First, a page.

How Happy Became Homosexual

How Happy Became Homosexual

And Other Mysterious Semantic Shifts

by Howard Richler


  • May 2013
  • print ISBN 978-1-55380-230-3
  • ebook ISBN 978-1-55380-231-0
  • PDF ISBN 978-1-55380-232-7
  • 6″ x 9″ Trade Paperback, 250 pp
  • Language

An old joke goes like this: What’s the difference between a good girl and a nice girl?

Answer: The good girl goes to a party, goes home then goes to bed, whereas the nice girl goes to the party, goes to bed, then goes home. The distinction made between the two types of young ladies would probably have been appreciated by Shakespeare. While we think of “nice” nowadays as being a synonym for pleasant it wasn’t always so; originally the word’s meaning conveyed the naughtiness implied in the joke. It wasn’t until the middle of the 18th century that this word conveyed the sense of pleasantness that we now associate with the word.

In his book How Happy Became Homosexual, and Other Mysterious Semantic Shifts, Richler educates and entertains us while explaining how words such as “nice” and “gay” have changed meanings. Surprisingly, we discover that even many of our nouns and verbs have been in a constant state of flux. For example, originally “jeopardy” was a term used in chess and “to fizzle” meant “to break wind silently.” This morphing of meanings is ever-present, and Richler explains how, even in the last twenty years or so, words such as “fulsome” are in the midst of a reversal of meaning. So whether you are gay (happy), gay (homosexual) or a melancholy heterosexual, Richler will lead you into a word-world of entertaining change.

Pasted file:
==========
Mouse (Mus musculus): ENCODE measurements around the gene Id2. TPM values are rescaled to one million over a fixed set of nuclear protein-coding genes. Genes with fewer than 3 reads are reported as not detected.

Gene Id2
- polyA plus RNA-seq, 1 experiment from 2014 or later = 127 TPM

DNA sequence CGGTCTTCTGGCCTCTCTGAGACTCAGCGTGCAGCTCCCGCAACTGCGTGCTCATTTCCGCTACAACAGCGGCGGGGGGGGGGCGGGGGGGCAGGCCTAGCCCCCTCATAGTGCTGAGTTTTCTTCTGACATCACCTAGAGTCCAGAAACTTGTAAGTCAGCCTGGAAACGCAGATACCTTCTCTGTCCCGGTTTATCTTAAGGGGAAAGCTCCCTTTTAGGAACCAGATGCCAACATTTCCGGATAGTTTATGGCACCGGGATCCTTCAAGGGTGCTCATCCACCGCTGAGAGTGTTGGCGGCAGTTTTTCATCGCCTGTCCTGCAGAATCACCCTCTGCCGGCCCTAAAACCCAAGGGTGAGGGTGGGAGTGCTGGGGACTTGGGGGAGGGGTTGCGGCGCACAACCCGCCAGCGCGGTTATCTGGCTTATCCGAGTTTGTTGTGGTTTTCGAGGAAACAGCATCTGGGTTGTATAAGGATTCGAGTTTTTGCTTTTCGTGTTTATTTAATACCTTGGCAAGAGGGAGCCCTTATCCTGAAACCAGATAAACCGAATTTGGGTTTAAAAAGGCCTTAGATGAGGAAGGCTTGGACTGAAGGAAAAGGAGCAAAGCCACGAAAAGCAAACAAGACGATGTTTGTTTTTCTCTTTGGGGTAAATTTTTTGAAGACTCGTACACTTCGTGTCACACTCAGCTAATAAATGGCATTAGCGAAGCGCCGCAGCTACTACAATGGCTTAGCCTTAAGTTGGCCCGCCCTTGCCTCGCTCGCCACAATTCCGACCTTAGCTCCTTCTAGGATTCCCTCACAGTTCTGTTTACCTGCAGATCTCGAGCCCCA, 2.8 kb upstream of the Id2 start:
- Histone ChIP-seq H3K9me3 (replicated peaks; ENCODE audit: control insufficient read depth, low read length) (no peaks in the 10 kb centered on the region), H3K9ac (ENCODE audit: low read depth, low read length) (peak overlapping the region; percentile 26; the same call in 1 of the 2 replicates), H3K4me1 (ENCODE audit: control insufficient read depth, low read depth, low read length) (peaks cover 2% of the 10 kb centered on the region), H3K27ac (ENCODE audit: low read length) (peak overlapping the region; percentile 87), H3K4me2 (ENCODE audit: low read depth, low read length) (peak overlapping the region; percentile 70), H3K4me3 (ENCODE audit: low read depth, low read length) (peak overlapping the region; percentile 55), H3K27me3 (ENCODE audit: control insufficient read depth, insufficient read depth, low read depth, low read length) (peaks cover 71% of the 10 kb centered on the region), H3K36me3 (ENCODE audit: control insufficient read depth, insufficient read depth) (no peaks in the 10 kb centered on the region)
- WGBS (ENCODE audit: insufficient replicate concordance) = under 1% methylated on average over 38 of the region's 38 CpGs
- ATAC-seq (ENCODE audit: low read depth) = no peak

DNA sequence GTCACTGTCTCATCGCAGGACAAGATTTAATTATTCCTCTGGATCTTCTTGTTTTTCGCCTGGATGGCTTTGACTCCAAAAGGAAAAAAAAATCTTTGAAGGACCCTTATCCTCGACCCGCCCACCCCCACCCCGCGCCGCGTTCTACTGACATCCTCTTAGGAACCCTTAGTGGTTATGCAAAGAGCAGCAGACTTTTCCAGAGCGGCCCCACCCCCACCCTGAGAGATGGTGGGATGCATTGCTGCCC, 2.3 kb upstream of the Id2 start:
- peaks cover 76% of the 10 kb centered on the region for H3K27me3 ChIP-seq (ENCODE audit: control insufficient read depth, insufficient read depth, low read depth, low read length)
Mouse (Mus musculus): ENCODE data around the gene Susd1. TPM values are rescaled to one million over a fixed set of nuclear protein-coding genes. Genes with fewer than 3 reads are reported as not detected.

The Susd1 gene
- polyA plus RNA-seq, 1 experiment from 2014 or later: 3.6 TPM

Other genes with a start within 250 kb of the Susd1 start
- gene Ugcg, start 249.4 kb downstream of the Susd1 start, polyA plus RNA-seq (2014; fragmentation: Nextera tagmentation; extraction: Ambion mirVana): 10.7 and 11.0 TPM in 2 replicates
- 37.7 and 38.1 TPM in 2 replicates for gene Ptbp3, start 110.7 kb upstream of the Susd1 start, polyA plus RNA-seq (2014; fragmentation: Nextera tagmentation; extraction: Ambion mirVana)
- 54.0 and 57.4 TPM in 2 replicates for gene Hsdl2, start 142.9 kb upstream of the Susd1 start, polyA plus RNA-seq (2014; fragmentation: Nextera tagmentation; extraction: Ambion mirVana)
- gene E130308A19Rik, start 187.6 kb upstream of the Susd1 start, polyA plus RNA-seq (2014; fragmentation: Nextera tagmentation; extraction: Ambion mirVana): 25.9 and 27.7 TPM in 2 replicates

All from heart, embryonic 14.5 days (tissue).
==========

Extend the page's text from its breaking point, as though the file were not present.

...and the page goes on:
Also by Howard Richler:


How Happy Became Homosexual and Other Mysterious Semantic Shifts, is an in-depth (not exhaustive by any means but more than enough to tempt your literary taste buds) study on how vocabulary undergoes semantic transformations. . . . It’s the kind of the book you pick up every other chance you get, and you are flashed by a new syntactical factoid.” — Jordan Mounteer, Vancouver Weekly